Bearded Dragons - Why One is Enough

Published: 02nd April 2012
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In 2006 we purchased two bearded dragons. We had fully researched their care and their requirements for the vivarium and equipment, but had missed any information about whether bearded dragons should be kept on their own or in pairs or groups. Many of the books we referred to were written by breeders who talked about their set ups with a number of beardies. So we went into it a bit blind, with little knowledge and made the decision to get a pair.

Knowing that we wanted a male and female, the breeder that we had contacted had two clutches of eggs from two separate pairs of breaded dragons hatching around the same time. He accurately selected one from each group which would hopefully turn out to be male and female (although he did point out he had done his best to sex them, but could be wrong - a warning you should expect from any experienced breeder). The two young hatchlings were put together in a separate vivarium, so they were together from when they were less that a week old.

The bearded dragons, named Shrek and Fiona, came to us at 5 weeks of age, and were put immediately into a 5 ft vivarium where they appeared to be very happy. They interacted well, although at times seemed to treat each other as bits of furniture - one lying on top of the other with seeming disregard as to whether they were sitting on the other one's head! Although I had prepared my son that if they turned out to be two males they would need to be separated, as they matured Fiona started arm waving, and Shrek started head bobbing. They were definitely male and female.

We continued reading up about bearded dragons, and it was then that we found information about the dangers of keeping a male and female together. Mating wasn't so much a possibility, but a certainty! And the warnings were there that they could mate too early causing the female problems with laying eggs, and that the male, once having started, would continually mate with the female making her life a misery.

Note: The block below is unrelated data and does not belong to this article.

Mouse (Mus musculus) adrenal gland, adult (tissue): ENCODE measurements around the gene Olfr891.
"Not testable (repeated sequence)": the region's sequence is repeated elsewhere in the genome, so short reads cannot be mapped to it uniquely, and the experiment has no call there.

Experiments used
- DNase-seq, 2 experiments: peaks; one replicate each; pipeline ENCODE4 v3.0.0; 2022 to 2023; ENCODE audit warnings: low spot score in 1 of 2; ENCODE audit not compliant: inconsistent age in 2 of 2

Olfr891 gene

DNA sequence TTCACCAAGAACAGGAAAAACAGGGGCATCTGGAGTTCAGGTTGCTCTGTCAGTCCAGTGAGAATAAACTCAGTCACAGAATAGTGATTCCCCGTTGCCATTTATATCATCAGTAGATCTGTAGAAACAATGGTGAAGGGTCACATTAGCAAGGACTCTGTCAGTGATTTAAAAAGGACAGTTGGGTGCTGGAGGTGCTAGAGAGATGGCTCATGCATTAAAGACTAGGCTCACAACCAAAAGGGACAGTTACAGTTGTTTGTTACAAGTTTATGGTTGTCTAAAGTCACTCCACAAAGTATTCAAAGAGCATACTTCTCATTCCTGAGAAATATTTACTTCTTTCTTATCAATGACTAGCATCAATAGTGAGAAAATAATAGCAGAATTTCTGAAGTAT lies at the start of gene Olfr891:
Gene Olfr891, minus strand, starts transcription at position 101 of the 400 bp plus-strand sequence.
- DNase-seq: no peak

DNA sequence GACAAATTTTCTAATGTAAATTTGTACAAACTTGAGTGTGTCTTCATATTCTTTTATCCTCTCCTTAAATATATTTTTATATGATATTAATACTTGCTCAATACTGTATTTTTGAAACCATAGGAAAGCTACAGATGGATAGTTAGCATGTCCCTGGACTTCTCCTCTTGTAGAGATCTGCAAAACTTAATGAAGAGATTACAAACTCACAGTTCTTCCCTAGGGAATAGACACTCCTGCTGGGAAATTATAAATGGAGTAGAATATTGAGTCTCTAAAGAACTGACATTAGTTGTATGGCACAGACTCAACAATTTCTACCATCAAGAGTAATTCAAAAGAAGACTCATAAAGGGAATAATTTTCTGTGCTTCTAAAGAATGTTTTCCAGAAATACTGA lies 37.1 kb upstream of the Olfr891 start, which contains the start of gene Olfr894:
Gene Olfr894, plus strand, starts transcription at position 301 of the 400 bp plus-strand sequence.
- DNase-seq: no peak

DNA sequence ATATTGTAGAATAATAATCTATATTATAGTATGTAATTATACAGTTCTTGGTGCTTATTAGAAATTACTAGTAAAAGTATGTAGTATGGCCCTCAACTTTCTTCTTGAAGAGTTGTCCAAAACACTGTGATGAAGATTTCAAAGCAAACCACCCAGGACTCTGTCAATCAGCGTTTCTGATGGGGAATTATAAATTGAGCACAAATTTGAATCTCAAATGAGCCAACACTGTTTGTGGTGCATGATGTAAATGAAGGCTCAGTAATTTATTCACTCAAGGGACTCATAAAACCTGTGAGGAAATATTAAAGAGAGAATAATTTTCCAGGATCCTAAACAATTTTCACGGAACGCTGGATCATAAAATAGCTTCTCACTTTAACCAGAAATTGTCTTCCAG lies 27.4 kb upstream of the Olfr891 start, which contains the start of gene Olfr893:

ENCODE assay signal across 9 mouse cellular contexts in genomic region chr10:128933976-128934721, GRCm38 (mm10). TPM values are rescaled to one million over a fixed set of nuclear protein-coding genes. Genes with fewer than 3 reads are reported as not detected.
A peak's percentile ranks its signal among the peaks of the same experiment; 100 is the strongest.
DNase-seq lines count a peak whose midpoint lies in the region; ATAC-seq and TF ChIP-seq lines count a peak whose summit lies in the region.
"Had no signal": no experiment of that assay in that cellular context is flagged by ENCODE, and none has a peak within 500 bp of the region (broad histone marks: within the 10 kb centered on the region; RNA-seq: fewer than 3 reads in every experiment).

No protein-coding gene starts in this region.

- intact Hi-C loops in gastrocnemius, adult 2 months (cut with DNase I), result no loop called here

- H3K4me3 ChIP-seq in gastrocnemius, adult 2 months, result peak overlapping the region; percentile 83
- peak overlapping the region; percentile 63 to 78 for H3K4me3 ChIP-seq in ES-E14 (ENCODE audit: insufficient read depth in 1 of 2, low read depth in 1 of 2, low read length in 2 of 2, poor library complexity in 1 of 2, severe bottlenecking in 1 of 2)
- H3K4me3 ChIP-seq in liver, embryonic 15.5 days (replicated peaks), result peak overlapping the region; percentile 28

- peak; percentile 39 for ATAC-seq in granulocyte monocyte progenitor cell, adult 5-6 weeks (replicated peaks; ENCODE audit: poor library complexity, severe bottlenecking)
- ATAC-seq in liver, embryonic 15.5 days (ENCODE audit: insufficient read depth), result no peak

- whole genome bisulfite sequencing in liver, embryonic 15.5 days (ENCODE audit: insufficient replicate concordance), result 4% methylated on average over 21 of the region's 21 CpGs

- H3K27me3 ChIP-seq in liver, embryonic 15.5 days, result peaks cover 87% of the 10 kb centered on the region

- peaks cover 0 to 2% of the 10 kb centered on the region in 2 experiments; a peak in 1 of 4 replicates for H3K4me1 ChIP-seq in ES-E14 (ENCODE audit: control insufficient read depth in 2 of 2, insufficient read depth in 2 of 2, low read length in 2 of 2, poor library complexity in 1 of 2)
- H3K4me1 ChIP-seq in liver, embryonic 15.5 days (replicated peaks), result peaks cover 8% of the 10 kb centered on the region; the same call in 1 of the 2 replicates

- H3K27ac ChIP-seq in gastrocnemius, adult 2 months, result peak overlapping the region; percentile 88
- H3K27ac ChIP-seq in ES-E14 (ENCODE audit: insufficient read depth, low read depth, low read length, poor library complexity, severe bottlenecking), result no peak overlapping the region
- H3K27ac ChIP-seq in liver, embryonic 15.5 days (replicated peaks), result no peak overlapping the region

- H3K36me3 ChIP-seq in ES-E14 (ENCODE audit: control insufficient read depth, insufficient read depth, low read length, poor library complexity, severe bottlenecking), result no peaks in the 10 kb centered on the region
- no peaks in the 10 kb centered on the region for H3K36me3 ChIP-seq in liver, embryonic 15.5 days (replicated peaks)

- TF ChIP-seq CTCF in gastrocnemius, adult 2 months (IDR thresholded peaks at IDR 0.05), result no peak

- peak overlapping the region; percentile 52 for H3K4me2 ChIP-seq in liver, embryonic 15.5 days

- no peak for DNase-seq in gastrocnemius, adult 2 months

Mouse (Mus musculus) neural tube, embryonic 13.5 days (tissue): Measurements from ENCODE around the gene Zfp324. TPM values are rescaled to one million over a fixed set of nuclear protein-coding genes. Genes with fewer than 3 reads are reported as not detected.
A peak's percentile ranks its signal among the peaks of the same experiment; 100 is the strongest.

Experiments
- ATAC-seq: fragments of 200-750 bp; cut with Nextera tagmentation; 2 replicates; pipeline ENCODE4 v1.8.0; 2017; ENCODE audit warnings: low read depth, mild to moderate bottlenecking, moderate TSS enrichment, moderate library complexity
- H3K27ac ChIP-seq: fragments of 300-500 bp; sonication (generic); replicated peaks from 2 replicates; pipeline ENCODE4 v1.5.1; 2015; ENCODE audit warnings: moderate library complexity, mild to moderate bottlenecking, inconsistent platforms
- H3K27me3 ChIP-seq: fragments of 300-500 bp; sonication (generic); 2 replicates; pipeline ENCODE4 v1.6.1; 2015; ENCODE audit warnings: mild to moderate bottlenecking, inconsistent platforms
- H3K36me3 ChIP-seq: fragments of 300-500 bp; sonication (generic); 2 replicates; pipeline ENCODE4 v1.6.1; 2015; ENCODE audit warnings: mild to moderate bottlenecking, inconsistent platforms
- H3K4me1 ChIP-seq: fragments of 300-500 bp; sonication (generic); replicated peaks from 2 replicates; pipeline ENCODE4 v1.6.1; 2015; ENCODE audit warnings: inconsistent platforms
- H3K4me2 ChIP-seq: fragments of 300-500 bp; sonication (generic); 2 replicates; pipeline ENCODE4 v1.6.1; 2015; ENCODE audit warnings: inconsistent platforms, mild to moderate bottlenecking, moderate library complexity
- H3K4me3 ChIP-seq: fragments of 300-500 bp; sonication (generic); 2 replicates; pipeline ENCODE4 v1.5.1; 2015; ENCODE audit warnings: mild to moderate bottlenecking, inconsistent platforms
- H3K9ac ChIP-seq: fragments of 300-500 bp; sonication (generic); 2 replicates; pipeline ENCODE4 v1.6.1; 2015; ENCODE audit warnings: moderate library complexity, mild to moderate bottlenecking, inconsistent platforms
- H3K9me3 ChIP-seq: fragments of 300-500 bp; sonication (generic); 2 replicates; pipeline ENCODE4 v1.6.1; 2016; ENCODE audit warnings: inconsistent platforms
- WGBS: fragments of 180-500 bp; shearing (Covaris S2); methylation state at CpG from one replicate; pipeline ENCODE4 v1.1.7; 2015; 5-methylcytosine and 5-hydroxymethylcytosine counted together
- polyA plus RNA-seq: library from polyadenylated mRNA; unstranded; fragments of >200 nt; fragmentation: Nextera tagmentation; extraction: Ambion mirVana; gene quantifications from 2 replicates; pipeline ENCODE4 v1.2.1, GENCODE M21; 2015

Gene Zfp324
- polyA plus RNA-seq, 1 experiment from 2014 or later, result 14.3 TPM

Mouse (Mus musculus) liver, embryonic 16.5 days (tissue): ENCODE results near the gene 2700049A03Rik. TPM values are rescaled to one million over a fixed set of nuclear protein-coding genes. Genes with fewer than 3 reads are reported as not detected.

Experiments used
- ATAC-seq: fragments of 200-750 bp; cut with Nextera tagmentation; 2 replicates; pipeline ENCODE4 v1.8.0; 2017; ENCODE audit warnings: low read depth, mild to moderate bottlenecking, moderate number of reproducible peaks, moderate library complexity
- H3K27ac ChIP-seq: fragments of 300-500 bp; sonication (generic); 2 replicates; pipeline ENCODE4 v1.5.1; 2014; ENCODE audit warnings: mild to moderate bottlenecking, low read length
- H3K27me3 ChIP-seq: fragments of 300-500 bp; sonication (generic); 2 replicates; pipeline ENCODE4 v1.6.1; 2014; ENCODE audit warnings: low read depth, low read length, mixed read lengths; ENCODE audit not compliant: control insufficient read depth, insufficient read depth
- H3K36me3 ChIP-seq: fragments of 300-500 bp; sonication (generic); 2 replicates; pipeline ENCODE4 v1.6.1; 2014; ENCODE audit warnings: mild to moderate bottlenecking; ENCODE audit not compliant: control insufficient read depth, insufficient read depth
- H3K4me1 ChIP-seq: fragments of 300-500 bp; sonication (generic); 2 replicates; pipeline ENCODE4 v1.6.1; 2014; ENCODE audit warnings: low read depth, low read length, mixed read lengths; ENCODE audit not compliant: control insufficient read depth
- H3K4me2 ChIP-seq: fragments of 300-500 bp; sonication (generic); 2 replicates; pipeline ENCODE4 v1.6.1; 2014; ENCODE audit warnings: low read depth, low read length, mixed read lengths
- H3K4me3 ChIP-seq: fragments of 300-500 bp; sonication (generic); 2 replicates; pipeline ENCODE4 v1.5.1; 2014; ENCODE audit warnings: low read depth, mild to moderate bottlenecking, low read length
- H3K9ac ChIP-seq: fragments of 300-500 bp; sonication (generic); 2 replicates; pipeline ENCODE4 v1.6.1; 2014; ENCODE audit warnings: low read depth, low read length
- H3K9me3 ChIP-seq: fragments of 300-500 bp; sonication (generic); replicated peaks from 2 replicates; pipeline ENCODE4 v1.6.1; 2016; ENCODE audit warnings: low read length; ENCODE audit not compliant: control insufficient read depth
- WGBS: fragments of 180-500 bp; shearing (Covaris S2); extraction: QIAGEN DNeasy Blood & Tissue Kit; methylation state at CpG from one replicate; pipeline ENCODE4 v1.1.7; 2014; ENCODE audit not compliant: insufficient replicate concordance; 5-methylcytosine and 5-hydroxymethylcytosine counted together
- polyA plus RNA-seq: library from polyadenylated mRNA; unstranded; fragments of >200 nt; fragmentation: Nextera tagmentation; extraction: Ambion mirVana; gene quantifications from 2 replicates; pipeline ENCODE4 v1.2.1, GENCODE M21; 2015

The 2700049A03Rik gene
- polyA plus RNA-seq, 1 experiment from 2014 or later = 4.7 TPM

Well, sure enough, they did mate, but not until they were over a year old and both fully grown. So we counted ourselves very lucky. Seeing the eggs laid, watching them in the incubator and waiting for the hatchlings to emerge was something that gave us great pleasure. We had two clutches from that first mating - 37 babies were born in all, and in 2008 the market was not yet flooded with too many beardies so we managed to sell them all to good homes and made enough to cover the cost of feeding the hatchlings and buying the set ups for them. I was then worried about what would happen next, but Shrek and Fiona settled down, and the next mating did not occur for another 18 months. Again, I ticked this off as another success. Whilst advising other people not to get two bearded dragons, I smugly thought that it had worked for us - probably due to them having been together from just a few days old.

When the eggs hatched this time around, and the hatchlings grew, it was much harder to sell the babies - the price had dropped through the floor, and although we made enough to cover the food, and we would have made quite a loss had we not already had the equipment to raise them. We ended up keeping the last of the hatchlings until they were 4 months old just because it was so difficult to find them new homes.